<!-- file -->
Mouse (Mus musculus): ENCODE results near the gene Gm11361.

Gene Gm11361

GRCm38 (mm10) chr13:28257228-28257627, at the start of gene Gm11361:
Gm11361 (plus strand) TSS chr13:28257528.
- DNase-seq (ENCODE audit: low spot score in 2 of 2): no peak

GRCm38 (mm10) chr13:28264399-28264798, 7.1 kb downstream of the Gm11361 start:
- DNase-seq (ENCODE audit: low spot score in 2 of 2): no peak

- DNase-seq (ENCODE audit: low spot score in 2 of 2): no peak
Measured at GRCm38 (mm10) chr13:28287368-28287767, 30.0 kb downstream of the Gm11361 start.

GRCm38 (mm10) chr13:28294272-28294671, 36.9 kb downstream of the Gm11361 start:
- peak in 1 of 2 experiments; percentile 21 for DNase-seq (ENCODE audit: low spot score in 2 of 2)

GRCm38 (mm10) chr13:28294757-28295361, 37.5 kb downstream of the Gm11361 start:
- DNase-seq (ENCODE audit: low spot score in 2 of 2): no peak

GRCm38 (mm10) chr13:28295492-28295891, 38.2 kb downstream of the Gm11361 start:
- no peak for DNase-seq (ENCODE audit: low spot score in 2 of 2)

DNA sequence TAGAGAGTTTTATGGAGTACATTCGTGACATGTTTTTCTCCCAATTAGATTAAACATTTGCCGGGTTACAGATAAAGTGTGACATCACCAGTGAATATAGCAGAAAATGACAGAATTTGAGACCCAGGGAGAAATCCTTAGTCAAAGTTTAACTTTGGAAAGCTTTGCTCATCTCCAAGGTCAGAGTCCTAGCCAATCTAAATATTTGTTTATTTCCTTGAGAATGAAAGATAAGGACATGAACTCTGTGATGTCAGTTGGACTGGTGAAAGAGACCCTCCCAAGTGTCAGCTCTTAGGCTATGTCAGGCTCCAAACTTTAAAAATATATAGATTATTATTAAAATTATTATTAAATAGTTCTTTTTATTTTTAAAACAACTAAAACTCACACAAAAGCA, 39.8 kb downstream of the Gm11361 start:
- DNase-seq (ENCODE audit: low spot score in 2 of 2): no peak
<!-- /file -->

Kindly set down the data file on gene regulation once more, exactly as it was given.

Mouse (Mus musculus): ENCODE results near the gene Gm11361.

Gene Gm11361

GRCm38 (mm10) chr13:28257228-28257627, at the start of gene Gm11361:
Gm11361 (plus strand) TSS chr13:28257528.
- DNase-seq (ENCODE audit: low spot score in 2 of 2): no peak

GRCm38 (mm10) chr13:28264399-28264798, 7.1 kb downstream of the Gm11361 start:
- DNase-seq (ENCODE audit: low spot score in 2 of 2): no peak

- DNase-seq (ENCODE audit: low spot score in 2 of 2): no peak
Measured at GRCm38 (mm10) chr13:28287368-28287767, 30.0 kb downstream of the Gm11361 start.

GRCm38 (mm10) chr13:28294272-28294671, 36.9 kb downstream of the Gm11361 start:
- peak in 1 of 2 experiments; percentile 21 for DNase-seq (ENCODE audit: low spot score in 2 of 2)

GRCm38 (mm10) chr13:28294757-28295361, 37.5 kb downstream of the Gm11361 start:
- DNase-seq (ENCODE audit: low spot score in 2 of 2): no peak

GRCm38 (mm10) chr13:28295492-28295891, 38.2 kb downstream of the Gm11361 start:
- no peak for DNase-seq (ENCODE audit: low spot score in 2 of 2)

DNA sequence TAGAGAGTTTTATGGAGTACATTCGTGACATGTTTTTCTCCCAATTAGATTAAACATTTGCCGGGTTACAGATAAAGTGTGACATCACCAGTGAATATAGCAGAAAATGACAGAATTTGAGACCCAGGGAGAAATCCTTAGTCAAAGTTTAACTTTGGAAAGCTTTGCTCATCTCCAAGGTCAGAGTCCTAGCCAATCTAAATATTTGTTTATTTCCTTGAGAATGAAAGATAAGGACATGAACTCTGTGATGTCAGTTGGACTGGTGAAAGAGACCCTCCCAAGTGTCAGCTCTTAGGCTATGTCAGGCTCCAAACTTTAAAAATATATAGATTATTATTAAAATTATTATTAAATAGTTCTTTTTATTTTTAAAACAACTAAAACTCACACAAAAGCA, 39.8 kb downstream of the Gm11361 start:
- DNase-seq (ENCODE audit: low spot score in 2 of 2): no peak